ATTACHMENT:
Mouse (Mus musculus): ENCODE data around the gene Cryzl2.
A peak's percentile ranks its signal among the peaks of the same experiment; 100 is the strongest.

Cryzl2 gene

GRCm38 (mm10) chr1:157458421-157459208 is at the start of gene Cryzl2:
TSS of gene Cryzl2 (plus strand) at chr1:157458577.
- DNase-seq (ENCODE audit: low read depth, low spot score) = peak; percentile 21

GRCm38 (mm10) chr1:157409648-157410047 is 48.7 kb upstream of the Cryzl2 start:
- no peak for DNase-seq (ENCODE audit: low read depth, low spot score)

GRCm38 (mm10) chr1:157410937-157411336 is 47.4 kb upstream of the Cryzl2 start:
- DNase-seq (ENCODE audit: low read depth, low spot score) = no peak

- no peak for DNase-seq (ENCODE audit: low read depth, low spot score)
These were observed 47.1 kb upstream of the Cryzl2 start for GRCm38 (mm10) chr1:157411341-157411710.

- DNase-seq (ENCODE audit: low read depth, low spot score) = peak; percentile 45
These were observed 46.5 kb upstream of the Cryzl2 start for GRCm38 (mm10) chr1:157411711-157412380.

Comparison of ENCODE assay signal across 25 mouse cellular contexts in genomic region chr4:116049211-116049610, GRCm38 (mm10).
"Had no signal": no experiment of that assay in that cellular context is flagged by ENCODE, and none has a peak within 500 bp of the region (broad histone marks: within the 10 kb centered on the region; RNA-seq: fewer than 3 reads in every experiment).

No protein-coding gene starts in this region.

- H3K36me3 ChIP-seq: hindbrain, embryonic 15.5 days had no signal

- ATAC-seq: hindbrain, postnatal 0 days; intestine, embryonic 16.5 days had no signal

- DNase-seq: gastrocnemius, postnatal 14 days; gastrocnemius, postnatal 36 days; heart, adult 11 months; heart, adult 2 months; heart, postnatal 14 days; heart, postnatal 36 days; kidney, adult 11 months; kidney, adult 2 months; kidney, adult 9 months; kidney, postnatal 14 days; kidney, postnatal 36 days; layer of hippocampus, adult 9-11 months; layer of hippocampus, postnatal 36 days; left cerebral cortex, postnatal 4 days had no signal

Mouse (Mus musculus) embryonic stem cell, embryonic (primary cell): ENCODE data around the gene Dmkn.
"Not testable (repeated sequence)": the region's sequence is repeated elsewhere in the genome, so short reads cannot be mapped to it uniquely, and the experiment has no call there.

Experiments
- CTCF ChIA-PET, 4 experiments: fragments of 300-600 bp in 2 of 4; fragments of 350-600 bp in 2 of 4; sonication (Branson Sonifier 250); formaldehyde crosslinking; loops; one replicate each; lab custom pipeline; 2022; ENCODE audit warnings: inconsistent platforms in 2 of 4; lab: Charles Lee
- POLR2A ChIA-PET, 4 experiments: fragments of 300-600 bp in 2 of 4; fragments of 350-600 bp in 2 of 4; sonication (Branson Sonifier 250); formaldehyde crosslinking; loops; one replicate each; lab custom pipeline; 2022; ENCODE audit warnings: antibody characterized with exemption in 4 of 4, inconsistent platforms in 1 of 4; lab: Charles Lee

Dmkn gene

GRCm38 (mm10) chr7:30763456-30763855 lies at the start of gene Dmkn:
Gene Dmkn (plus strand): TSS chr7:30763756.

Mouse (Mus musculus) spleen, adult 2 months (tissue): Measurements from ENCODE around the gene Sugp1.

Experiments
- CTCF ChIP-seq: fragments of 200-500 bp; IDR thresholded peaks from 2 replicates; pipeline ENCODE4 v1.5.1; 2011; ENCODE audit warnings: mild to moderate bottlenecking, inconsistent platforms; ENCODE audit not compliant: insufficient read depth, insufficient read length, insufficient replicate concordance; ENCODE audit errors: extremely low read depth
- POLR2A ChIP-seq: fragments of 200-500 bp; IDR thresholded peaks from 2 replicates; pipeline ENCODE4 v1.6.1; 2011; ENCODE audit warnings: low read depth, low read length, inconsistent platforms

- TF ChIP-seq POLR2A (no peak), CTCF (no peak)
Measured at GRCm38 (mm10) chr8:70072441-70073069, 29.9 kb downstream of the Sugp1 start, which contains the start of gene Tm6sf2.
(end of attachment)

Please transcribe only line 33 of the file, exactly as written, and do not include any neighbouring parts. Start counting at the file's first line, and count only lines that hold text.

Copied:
- TF ChIP-seq POLR2A (no peak), CTCF (no peak)